Remote login with SSH key pair

One secure and easy way of logging in to your remote server is by means of SSH keys. Basically you generate an SSH public/private key pair on your local machine, you put the public key on the remote server and the private key on you local machine, that way people trying to login on the remote box must have a matching private key. Here’s how i’ve done it.

Step 1 – Generating the key pair

First, in our local machine, we create the place to store our key pair and then we generate the key pair.

$ cd ~
$ mkdir .ssh
$ ssh-keygen -t rsa

Just accept the default location for the keys ~/.ssh. Personally i leave the password empty but you can use a password if you like.

Two files were created inside .ssh: id_rsa and, this last one is the public key and it’s the one that has to be installed on the server.

Step 2 – Installing the private key on the server

Now we copy the public key to the remote server, we’ll use scp (secure copy) to do this the following line is run on the local machine.

scp ~/.ssh/

We have copied the file to the remote server but we still need to properly set it up, on the remote machine run :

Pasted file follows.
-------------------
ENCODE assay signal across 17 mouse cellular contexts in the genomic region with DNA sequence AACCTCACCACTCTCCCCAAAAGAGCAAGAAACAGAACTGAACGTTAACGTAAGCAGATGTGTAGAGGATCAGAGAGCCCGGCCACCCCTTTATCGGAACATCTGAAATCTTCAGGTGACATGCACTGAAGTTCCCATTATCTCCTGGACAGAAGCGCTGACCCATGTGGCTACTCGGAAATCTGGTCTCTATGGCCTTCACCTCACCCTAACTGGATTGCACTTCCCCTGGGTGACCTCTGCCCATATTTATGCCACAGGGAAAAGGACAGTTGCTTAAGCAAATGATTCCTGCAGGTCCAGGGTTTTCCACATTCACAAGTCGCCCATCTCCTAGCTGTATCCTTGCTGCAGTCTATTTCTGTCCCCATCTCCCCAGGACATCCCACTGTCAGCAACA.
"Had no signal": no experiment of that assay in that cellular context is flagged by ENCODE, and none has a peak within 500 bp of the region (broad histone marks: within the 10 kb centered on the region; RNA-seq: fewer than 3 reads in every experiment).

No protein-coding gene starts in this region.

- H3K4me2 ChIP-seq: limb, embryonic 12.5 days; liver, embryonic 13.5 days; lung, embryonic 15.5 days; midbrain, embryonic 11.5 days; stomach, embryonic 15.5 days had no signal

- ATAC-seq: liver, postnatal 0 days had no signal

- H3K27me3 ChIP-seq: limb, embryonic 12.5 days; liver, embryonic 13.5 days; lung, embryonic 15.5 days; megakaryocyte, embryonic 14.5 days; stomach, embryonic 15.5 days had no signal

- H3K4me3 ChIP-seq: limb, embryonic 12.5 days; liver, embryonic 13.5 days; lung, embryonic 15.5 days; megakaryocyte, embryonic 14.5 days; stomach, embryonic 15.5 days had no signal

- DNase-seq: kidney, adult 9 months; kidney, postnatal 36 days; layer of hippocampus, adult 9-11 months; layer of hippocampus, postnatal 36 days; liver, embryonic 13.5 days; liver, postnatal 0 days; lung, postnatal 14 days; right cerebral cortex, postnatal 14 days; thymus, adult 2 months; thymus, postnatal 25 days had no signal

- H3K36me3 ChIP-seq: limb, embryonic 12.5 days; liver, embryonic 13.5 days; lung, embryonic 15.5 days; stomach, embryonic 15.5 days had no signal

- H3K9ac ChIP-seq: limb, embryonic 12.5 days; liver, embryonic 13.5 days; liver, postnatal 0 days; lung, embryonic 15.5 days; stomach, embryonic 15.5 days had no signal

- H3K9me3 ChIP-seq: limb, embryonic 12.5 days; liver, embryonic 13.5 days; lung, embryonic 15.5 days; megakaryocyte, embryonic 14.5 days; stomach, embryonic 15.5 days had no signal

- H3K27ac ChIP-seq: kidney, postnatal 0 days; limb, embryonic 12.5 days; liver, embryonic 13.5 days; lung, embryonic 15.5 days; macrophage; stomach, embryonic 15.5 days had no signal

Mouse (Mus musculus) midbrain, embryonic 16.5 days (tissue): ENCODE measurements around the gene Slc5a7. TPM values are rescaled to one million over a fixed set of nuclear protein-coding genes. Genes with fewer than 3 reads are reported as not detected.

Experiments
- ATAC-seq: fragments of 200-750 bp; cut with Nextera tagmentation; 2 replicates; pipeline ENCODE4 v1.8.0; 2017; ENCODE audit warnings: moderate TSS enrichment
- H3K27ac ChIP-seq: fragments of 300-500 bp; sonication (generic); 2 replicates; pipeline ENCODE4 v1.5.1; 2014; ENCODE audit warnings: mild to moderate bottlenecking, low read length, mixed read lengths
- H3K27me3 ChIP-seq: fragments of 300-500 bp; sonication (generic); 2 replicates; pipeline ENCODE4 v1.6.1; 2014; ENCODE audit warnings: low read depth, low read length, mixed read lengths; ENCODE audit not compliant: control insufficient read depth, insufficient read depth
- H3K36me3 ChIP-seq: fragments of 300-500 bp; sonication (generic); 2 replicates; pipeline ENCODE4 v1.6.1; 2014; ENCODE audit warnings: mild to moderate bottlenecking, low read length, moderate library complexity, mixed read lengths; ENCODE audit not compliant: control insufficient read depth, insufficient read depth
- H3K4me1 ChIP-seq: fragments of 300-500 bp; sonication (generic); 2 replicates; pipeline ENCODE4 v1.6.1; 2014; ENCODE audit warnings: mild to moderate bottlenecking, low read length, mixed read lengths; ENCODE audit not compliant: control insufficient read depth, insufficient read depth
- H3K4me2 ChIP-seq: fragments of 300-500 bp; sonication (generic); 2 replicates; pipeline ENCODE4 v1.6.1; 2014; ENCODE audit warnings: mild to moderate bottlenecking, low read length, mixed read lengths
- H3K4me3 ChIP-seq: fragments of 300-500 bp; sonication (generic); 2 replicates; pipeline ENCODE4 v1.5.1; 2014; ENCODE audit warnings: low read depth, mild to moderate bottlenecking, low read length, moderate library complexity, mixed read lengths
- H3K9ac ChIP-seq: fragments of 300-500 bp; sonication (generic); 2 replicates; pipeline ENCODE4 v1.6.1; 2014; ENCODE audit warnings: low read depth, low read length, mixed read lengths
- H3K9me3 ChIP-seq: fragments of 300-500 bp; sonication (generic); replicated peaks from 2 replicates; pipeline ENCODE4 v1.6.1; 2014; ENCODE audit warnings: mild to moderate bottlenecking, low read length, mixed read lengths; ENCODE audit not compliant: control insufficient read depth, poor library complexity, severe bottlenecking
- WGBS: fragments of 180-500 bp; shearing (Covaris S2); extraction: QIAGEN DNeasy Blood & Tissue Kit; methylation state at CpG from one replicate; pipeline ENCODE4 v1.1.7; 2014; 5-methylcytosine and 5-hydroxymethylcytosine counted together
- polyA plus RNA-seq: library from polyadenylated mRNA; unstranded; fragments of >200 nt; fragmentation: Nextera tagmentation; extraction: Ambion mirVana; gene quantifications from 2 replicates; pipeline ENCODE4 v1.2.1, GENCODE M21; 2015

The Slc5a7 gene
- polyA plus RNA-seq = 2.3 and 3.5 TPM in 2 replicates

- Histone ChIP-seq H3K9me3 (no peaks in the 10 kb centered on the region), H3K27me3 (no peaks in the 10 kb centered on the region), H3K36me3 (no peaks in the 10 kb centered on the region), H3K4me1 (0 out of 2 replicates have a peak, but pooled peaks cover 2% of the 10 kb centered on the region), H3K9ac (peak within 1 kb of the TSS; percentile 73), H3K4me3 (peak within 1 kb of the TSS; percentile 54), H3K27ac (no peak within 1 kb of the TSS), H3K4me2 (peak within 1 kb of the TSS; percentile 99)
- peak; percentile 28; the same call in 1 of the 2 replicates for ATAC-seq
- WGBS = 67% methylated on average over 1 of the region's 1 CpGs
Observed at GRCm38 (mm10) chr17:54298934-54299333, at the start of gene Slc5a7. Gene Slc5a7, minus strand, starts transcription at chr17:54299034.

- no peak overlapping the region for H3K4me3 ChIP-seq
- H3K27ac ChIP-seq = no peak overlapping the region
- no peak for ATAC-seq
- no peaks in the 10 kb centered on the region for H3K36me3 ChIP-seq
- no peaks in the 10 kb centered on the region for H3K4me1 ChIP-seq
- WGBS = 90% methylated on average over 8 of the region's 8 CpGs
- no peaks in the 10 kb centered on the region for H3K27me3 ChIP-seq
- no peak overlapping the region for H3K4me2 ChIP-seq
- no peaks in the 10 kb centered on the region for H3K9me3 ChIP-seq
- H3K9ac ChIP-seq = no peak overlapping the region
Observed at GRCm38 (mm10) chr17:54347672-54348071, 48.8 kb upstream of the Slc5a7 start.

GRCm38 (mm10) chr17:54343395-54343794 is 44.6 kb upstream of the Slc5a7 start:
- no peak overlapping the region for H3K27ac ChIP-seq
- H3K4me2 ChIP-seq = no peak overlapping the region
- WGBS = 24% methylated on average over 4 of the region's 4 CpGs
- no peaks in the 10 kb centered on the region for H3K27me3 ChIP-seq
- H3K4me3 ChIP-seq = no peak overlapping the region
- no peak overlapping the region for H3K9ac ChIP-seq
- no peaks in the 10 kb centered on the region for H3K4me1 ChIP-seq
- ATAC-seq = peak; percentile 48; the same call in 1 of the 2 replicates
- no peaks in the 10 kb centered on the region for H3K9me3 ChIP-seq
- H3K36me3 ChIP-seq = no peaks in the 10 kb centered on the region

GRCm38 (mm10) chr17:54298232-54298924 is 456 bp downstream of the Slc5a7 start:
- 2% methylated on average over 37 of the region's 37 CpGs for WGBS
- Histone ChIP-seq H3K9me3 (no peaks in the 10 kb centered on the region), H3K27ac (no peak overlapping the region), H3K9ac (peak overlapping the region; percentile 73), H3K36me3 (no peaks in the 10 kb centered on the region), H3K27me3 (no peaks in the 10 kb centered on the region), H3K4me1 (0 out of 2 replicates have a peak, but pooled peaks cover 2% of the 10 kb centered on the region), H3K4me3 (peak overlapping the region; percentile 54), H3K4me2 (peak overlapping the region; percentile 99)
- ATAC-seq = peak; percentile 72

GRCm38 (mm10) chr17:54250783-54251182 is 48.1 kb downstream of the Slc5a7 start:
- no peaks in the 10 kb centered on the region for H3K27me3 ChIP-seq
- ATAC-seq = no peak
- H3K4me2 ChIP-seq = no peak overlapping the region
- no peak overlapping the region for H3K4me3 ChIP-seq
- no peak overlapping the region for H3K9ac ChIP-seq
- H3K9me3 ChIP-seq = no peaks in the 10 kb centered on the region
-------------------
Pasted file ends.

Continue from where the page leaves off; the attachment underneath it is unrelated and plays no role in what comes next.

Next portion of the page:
$ mkdir /home/myself/.ssh
$ mv /home/myself/.ssh/ /home/myself/.ssh/authorized_keys

Now we must fix the permissions.

$ chown -R myself:myself /home/.ssh
$ chmod 0700 /home/myself/.ssh
$ chmod 0600 /home/myself/.ssh/authorized_keys

And voilá, the hard part is done, now we just check sshd configuration and disable Password Authentication.

Step 3 – Finishing up

$ sudo nano /etc/ssh/sshd_config

In this case i’ll disable password authentication in sshd, this way as long as i have the correct ssh keys installed i can login without typing my password.

Also, i believe it’s always better to disable ssh root login and rely on sudo (remember to setup sudo permissions for your user first), i believe this to be particularly important when disabling ssh password authentication.

I also change the port for some small extra security. Look for the following lines (they might not be in this order or they might not contain these same values):

Port 22
PasswordAuthentication yes
PermitRootLogin yes

change the port to whichever port you desire to use, change the other two values both to no.

Port 6633
PasswordAuthentication no
PermitRootLogin no

Next we restart sshd and it’s done.

$ sudo /etc/init.d/ssh restart

Assuming everything went ok with the previous steps you can now login from you local machine.

$ ssh
Last login: Mon Aug 17 22:13:50 2009 from
myself@$ echo $PWD


I hope this works for you as it did for me, i can’t recommend enough that you go through SSH documentation to gain a better understanding on it’s inner workings and recommended security practices.

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